Brain-computer interface (BCI) technology is currently the subject of intense research interest, as it holds the promise to assist numerous patients suffering from neuromuscular disorders and other systemic and brain diseases. BCI systems allow users to interact with their environment without muscular control, by sensing and decoding the user's thoughts. Noninvasive BCI uses electroencephalography (EEG) to sense user's cognitive states; in EEG, scalp electrodes sense small potential changes arising from underlying neural activity. The effectiveness of BCI, however, depends critically upon training the user's cognitive abilities: users must learn to produce reliable patterns of brain activity that the BCI can decode from its sensors. Some users are able to complete this training with relative ease, but for others the learning process is difficult and lengthy. Thus, methods that can improve training promise to greatly enhance the usefulness of BCI in most applications, benefiting the many patients who may be aided with BCI technology. Mind-body awareness training (MBAT) has shown large effects upon both cognitive abilities and brain activity. MBAT emphasizes meditation practice that focuses on body states, and it has been shown to enhance factors that are most critical for sensorimotor- rhythm-based BCI: sustained attention, motor imagery, and generation of rhythmic neural signals. The general goal of the proposed research is to investigate whether and how experience with MBAT can improve subjects' ability to learn and use a sensorimotor-rhythm-based BCI.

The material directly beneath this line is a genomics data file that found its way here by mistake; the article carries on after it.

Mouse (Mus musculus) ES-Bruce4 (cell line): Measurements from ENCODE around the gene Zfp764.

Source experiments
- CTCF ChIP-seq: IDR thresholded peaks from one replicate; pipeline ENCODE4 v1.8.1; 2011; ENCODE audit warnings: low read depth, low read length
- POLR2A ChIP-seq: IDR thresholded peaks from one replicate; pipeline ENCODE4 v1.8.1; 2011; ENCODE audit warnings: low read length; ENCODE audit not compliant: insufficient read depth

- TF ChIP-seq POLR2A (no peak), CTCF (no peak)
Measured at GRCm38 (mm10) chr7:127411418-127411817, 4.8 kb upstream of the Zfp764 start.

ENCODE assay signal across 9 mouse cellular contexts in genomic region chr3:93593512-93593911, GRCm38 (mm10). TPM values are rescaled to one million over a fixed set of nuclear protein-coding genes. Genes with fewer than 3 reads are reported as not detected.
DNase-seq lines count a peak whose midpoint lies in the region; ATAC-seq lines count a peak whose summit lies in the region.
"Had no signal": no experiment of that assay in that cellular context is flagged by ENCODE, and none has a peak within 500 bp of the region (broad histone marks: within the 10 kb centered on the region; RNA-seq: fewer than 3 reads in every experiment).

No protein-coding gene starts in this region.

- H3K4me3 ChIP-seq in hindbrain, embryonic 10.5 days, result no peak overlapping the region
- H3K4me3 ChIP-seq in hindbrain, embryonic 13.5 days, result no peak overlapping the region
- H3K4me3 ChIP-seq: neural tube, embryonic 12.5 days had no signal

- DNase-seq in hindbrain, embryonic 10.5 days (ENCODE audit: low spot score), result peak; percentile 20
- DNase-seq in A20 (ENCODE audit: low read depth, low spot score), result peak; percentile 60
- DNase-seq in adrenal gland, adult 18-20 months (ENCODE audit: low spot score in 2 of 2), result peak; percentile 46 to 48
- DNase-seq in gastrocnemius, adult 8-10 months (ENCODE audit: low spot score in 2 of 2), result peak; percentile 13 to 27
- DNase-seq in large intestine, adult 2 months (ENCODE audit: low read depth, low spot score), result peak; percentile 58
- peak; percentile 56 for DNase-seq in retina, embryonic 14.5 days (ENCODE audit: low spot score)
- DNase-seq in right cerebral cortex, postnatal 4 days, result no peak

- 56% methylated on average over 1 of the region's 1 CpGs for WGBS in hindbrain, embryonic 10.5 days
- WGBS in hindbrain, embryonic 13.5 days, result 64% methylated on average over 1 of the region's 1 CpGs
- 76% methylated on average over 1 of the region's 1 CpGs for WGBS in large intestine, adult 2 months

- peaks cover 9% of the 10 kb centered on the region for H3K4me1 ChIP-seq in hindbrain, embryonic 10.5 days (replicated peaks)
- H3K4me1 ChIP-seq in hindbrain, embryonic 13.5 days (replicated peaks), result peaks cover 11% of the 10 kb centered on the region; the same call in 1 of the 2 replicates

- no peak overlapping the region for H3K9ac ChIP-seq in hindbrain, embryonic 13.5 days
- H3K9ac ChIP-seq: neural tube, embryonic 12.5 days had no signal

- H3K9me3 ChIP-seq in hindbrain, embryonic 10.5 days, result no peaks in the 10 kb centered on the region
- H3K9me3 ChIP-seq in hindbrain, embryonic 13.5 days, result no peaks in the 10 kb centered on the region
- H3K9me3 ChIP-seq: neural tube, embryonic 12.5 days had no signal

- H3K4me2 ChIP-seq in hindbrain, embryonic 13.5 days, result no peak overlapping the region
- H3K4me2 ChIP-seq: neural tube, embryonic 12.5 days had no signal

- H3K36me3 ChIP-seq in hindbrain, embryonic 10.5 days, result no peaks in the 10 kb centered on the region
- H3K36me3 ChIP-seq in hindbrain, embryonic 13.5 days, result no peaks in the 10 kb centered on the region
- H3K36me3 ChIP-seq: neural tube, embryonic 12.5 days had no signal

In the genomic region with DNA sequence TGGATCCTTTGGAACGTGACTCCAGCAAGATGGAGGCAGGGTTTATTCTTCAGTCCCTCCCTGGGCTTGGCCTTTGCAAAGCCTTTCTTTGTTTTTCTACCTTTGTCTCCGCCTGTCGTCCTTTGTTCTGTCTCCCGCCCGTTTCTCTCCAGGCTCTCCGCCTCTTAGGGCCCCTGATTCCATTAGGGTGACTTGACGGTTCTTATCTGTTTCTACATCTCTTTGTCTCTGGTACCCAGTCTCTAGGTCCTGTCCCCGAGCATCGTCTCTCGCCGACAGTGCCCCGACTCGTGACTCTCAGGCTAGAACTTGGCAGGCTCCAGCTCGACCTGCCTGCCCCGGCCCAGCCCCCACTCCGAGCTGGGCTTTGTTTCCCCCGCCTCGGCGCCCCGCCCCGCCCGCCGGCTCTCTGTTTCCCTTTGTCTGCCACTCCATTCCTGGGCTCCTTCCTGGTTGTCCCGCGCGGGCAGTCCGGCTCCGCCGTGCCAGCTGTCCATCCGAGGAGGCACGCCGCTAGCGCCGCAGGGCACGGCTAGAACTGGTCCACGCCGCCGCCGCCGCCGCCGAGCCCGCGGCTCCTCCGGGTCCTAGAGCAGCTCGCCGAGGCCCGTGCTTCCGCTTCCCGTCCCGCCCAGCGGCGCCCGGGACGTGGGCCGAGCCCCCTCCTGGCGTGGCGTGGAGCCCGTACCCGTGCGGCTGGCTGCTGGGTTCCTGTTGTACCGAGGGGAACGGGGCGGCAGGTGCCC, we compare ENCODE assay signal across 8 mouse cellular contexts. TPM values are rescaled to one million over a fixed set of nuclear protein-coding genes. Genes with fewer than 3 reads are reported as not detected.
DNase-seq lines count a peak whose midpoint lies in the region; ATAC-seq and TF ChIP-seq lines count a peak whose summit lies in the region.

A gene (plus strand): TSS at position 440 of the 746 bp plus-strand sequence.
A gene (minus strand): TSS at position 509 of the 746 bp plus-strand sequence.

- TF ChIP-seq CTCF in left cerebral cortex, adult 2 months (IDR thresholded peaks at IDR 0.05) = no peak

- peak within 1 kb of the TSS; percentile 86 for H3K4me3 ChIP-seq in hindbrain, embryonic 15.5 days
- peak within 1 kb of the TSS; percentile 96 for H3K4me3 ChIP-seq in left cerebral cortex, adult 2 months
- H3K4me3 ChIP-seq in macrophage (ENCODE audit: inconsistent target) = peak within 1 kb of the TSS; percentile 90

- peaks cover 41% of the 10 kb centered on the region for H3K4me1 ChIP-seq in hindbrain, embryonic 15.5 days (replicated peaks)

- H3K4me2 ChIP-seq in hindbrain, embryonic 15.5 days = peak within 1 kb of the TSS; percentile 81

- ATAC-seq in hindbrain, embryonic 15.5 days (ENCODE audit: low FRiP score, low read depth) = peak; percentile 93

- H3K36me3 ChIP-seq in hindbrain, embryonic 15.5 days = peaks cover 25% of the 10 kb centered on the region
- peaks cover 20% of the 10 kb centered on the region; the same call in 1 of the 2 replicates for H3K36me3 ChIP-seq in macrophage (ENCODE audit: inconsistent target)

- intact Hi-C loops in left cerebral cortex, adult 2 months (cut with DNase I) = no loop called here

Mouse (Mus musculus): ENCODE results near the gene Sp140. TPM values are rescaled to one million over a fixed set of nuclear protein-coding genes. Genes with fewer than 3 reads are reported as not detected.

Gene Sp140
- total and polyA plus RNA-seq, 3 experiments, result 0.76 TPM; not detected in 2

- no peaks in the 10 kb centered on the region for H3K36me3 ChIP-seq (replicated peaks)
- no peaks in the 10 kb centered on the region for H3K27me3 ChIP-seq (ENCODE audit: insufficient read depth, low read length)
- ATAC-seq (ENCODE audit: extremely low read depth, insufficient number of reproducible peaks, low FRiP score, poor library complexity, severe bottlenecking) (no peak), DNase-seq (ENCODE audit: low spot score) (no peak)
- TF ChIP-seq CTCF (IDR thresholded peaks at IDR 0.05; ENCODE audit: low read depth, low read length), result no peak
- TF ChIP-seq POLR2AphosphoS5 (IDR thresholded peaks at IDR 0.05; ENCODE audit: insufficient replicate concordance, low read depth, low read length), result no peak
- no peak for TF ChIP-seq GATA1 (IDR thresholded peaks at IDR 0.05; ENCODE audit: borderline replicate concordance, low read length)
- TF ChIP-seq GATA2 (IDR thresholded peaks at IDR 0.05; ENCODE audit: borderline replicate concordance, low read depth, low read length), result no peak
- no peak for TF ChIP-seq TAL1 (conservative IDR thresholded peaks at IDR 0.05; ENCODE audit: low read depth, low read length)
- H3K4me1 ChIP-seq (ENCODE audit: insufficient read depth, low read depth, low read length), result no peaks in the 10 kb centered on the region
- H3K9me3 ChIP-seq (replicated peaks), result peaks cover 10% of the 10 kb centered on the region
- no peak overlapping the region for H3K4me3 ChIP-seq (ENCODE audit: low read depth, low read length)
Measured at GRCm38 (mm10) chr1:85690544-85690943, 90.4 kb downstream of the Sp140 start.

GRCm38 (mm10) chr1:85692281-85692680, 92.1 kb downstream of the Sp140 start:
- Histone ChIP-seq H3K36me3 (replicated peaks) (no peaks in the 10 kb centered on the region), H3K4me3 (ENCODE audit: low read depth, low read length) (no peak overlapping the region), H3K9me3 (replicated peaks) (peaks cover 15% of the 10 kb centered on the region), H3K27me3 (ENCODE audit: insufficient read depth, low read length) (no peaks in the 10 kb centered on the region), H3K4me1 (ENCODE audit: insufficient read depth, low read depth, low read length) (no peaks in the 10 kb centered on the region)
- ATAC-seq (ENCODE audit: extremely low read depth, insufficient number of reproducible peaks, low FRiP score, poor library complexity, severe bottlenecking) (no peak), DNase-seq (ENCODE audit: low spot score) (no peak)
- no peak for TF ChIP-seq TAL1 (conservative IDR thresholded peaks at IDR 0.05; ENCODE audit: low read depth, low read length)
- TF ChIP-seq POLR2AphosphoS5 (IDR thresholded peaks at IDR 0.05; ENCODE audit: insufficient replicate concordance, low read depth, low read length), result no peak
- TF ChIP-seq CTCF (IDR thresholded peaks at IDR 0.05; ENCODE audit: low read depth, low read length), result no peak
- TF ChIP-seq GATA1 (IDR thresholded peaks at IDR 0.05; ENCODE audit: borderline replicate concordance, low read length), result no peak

The specific aims of the proposed research are as follows:
Aim 1 : We will test whether MBAT training has significant impact on learning of BCI skills. We will study human subjects with various levels of MBAT experience and compare them with controls.
Aim 2 : We will use and further develop novel multimodal neuroimaging methods, along with extensive behavioral testing, to identify the neurocognitive components of MBAT that aid learning of BCI skills. Comprehensive analyses will combine imaging and neurocognitive results to identify brain regions responsible for the factors that produce improvement in BCI. The successful completion of the proposed research may allow MBAT training to become a best practice in BCI use, increasing BCI signal quality and reducing its training time. It will also better the understanding on how mind-body intervention works through innovative neuroimaging approaches. Understanding the neurocognitive basis of improvement may allow the production of enhanced training regimens, both with and without MBAT, including MBAT-like training specifically tailored to optimize BCI.
The goal of the proposed research is to establish Mind-Body Awareness Training as a novel approach for improving learning of and performance with brain-computer interface. This represents an important novel application of mind-body awareness training to neurofeedback, which has a host of applications, including pain management, skill learning, and treatment of mental disorders. The proposed research will significantly enhance the brain-computer interface use through mind-body intervention, and thus will benefit numerous p atients including disabled patients to enhance control over their environment.
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